Why should B2b companies be physically and mentally available to their audience? 

Alex (14:12):

Maybe you can touch on those physical availability and mental availability points and what those mean?


John (14:17):

So mental availability, what we say is, in consumer markets, but also in B2B, memory plays a role in buyer’s decisions. It’s rare for a B2B organisation to sign up with a supplier that they know almost nothing about. So building mental availability, and what we mean by that is the extent to which a firm or a brand is linked in its buyers or its potential buyers’ mind to a range of purchase and consumption situations. So in other words, how prominent are you in your prospective buyer’s heads. 

And then physical availability is how easy is it for people to notice you, or to purchase from you in a buying situation. So we would say, in B2B, if you’ve a really good account management function, and your reps are out talking to clients on a reasonably regular basis, or it’s easy to get on the phone or contact a rep and have someone talk to you about your needs and wants, that’s a manifestation of physical availability. 

It’s not just about premises, it’s about all sorts of ways that people can notice you in a buying situation, but also make yourself easy to inquire from, and deal with inquiries and get purchasing happening.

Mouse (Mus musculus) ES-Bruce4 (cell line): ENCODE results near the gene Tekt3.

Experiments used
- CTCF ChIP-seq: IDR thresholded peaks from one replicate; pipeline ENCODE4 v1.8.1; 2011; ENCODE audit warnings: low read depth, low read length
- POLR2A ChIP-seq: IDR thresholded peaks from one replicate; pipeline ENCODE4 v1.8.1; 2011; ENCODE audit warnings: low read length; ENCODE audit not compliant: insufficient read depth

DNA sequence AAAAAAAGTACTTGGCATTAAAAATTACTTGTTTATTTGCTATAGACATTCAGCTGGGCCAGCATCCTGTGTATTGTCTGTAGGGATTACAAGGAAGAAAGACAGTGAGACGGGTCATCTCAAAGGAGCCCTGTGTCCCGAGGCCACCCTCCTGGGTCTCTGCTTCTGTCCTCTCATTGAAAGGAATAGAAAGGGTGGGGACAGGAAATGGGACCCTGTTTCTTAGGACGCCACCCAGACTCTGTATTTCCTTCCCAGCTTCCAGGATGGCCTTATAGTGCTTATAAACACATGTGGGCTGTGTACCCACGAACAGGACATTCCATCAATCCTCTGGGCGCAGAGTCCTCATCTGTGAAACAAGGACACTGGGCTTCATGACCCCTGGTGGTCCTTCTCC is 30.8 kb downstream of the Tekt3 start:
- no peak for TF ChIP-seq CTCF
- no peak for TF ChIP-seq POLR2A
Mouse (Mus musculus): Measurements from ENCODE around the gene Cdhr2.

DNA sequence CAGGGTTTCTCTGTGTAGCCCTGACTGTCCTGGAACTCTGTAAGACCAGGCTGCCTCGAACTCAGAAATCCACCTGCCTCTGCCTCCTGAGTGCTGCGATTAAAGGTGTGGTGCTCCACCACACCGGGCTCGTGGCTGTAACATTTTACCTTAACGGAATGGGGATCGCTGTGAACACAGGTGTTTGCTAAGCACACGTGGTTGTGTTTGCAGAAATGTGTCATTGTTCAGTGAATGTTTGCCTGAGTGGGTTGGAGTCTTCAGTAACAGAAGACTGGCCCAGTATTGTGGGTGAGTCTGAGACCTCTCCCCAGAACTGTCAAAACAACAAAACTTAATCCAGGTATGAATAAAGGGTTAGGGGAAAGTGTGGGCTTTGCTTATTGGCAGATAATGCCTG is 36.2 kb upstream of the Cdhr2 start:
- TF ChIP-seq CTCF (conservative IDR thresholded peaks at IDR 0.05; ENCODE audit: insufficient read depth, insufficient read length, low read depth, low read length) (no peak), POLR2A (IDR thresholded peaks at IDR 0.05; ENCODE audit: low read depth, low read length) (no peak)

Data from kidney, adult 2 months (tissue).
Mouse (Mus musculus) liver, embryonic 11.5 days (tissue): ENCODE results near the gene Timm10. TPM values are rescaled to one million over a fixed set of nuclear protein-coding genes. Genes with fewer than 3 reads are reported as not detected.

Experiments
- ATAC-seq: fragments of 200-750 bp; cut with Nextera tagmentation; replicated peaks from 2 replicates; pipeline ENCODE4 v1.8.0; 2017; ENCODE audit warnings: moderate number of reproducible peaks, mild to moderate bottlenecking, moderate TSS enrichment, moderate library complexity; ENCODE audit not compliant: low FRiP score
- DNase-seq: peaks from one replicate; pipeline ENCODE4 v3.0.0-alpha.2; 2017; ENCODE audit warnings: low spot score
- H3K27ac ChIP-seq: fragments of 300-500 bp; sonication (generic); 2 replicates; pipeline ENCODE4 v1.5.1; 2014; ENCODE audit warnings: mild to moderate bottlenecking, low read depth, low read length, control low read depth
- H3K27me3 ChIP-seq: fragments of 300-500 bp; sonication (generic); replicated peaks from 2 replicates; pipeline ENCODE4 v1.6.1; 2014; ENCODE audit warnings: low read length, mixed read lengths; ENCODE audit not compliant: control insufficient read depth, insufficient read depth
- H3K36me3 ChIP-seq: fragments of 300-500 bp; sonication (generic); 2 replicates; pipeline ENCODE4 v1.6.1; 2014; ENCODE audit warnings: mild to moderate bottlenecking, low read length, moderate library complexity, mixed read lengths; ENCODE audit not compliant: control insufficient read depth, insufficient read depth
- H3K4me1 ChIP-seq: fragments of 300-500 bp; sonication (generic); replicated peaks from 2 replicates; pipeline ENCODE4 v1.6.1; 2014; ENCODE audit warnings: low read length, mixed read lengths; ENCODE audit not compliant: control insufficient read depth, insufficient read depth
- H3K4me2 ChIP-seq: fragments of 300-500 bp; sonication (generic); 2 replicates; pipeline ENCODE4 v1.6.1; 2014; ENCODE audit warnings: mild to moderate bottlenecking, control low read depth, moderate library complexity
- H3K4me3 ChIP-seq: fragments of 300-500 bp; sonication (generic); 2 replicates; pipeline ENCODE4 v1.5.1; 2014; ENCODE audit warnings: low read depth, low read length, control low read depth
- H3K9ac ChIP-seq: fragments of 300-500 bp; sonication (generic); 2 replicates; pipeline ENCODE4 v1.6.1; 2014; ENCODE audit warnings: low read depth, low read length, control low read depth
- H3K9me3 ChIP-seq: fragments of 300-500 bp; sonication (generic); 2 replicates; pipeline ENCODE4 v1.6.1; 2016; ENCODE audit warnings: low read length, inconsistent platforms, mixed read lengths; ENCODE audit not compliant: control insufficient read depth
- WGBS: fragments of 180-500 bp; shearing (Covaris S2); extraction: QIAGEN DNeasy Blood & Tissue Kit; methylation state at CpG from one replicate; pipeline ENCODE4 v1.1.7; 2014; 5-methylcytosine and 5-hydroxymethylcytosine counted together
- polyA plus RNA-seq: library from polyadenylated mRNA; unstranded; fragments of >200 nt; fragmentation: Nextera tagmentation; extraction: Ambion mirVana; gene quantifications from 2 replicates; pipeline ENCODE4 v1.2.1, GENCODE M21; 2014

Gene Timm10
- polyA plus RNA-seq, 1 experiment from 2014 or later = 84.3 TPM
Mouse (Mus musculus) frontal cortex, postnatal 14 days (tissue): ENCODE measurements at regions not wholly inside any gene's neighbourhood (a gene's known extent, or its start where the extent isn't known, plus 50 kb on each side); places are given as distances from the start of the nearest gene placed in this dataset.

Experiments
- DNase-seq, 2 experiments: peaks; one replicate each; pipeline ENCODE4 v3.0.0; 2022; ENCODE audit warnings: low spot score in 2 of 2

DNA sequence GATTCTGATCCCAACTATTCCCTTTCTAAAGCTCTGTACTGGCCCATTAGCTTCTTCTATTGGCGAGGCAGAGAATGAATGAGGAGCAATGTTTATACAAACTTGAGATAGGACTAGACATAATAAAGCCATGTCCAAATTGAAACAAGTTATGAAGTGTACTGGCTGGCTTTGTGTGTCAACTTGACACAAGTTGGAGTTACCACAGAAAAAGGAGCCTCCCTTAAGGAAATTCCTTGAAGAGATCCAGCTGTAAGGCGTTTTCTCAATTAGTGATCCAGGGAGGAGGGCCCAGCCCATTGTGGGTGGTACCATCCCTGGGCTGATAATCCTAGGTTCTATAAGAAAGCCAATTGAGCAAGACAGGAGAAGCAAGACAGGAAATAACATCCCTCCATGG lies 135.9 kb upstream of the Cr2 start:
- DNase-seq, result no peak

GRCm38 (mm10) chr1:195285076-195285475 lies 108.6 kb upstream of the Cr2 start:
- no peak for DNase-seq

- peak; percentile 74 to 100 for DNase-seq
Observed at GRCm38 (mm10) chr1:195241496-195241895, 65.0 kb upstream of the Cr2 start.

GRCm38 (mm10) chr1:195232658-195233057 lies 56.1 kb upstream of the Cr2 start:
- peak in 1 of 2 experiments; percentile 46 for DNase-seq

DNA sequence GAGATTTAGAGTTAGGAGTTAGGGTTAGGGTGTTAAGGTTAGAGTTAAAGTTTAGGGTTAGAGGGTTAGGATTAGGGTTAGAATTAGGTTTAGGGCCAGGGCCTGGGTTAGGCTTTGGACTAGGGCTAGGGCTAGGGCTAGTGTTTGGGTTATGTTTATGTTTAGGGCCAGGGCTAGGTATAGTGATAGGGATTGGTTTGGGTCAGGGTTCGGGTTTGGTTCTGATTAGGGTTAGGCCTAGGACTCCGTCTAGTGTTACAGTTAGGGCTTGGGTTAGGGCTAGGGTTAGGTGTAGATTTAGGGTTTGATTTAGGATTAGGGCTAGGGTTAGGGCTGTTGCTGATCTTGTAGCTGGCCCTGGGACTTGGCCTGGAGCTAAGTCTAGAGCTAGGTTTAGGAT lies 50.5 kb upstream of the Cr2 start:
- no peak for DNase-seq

Does mental and physical availability translate to brand marketing?

Alex (15:42):

Interesting. And so in the B2B context, I think that feeds a lot of the debate that’s had at the moment around how much B2B company you should invest in a brand and in particular the mental availability piece, which as you know, we’re always having this brand versus performance marketing debate. 

B2B businesses are not investing enough in brands. I think yourselves did some research around only 5% of buyers being in market for a solution at any one time. And that also fed that argument. So on that mental availability piece, is that the direction that you end up including? That a lot of businesses need to add more in, in terms of investing more in building a brand and not just capturing short term demand?


John (16:19):

Yeah, I think so. Because if all that you’re doing is trying to hit people when you’re getting some signal they’re in the market, then it’s because there’s probably other alternatives other competitors who have done a better job at reaching them and building some level of familiarity before people get into a buying situation. 

So in B2B, it is often a case that there are a lot of potential clients out there who aren’t in the market now, but they’re your source of revenue next year or the year after. So it’s worthwhile investing some money, priming their minds if you like, so that when they come into the market and perhaps they do see some coms for you, that they’re more predisposed towards you because you’ve built some familiarity with them. 

In B2B, building some favorable impressions and familiarity is still important. People still like the idea of dealing with a company that they’ve heard of before. It gives a very favorable and trustworthy impression.


FINITE (17:22):

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Is word-of-mouth marketing still valuable to B2B tech companies?